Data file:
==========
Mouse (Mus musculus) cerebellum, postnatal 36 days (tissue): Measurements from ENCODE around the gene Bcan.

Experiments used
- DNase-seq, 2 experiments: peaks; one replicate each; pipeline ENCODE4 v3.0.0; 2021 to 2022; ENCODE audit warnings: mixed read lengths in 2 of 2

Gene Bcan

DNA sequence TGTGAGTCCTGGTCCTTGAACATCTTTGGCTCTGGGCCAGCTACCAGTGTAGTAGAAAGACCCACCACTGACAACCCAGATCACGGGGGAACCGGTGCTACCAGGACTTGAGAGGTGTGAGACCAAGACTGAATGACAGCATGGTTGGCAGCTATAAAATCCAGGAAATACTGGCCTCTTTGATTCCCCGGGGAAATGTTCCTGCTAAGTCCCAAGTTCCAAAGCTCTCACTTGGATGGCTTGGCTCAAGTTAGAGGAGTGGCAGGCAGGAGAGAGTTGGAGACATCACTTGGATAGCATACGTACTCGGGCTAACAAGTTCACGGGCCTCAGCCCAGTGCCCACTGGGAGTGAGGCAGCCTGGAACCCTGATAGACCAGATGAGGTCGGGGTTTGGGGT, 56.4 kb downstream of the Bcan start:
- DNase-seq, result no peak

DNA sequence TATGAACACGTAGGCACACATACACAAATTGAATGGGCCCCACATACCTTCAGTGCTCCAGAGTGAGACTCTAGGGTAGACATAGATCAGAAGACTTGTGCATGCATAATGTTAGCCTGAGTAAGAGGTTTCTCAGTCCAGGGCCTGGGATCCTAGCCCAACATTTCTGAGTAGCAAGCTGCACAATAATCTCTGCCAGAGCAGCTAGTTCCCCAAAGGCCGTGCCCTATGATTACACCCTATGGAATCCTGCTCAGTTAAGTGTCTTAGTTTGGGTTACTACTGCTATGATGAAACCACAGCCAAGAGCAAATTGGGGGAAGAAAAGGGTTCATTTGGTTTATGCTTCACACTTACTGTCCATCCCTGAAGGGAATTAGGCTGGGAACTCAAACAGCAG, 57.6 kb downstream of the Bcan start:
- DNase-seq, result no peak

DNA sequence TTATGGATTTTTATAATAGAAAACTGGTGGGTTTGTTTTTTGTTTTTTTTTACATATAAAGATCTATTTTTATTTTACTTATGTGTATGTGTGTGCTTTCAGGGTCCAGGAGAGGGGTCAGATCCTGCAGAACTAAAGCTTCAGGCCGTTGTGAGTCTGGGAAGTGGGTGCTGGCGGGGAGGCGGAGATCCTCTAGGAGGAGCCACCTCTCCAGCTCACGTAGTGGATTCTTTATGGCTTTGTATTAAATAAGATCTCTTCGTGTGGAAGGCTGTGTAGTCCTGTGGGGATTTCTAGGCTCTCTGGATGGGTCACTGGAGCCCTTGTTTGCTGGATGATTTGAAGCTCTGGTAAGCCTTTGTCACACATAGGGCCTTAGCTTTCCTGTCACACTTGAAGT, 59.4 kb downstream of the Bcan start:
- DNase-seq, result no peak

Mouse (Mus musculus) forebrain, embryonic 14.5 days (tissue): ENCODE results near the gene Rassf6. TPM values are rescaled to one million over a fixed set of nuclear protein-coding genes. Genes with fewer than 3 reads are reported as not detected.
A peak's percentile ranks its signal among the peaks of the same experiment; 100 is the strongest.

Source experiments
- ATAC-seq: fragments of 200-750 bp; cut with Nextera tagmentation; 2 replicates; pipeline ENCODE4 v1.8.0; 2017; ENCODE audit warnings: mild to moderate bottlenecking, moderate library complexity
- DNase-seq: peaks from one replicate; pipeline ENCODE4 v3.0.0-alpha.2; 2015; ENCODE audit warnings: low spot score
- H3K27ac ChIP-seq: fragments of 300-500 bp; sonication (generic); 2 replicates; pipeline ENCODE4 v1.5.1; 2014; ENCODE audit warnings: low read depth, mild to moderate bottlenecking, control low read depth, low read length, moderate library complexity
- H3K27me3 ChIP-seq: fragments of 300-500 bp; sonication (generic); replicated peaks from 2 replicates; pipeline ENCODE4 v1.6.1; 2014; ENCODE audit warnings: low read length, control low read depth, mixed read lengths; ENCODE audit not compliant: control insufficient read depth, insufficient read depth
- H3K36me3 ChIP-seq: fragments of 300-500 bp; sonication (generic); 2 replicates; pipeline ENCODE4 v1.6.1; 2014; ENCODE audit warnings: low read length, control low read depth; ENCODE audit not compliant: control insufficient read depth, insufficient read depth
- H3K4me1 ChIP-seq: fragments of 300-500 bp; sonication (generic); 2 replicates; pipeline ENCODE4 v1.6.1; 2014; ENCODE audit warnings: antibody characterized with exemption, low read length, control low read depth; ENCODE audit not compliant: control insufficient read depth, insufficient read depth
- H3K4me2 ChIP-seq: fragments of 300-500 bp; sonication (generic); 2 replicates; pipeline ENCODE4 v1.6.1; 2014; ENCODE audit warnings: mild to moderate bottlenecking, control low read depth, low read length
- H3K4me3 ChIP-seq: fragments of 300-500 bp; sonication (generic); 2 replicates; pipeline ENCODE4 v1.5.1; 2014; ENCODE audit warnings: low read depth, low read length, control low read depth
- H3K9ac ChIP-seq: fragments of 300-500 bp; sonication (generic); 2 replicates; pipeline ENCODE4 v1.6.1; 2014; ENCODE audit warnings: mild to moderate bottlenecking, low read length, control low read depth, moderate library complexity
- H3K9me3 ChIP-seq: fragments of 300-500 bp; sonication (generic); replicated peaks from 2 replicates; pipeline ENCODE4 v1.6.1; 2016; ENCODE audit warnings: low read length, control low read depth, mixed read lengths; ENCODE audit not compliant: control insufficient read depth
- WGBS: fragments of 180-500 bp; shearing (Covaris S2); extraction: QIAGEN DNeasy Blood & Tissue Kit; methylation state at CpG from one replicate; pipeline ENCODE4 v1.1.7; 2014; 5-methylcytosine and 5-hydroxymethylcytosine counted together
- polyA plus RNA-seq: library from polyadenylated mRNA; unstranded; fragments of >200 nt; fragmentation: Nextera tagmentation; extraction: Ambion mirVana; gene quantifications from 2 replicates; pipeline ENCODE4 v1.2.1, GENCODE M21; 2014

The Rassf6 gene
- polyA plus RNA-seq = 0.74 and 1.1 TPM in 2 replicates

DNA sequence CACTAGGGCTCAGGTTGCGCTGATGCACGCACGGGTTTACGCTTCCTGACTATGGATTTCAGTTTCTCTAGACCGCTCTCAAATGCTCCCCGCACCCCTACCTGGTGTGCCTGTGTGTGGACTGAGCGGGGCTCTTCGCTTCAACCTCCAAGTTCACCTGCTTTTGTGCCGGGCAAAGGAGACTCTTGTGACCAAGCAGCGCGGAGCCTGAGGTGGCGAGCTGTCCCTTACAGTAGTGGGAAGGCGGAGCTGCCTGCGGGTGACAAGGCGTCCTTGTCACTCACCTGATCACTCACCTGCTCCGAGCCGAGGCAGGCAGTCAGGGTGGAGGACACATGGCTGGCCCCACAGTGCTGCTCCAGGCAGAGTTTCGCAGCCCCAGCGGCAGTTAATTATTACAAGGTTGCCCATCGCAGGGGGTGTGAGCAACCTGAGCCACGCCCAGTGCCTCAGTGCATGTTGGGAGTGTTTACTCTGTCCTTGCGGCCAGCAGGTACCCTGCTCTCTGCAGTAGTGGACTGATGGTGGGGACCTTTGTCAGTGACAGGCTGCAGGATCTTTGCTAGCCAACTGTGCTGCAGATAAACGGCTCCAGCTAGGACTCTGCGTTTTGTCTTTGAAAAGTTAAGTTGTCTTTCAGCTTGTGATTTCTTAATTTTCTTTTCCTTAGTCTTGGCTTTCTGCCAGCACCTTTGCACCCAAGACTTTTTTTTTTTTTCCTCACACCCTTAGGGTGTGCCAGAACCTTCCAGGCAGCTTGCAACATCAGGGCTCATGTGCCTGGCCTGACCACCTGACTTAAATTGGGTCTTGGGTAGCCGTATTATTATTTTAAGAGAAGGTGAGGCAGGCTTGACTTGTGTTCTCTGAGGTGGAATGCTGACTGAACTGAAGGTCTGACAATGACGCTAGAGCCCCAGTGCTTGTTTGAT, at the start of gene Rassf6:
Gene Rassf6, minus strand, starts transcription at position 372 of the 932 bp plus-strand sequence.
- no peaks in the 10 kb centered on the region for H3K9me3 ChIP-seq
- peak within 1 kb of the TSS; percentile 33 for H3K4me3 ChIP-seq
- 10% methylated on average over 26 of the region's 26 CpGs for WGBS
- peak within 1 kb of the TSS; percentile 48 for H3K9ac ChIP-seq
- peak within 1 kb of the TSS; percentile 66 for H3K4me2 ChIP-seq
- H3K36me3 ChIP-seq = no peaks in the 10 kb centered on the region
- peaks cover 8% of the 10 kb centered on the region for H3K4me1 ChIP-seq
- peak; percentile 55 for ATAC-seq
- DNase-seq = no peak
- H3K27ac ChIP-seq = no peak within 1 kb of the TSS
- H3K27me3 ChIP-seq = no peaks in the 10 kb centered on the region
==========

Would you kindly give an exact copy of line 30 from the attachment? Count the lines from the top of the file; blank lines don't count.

- no peaks in the 10 kb centered on the region for H3K9me3 ChIP-seq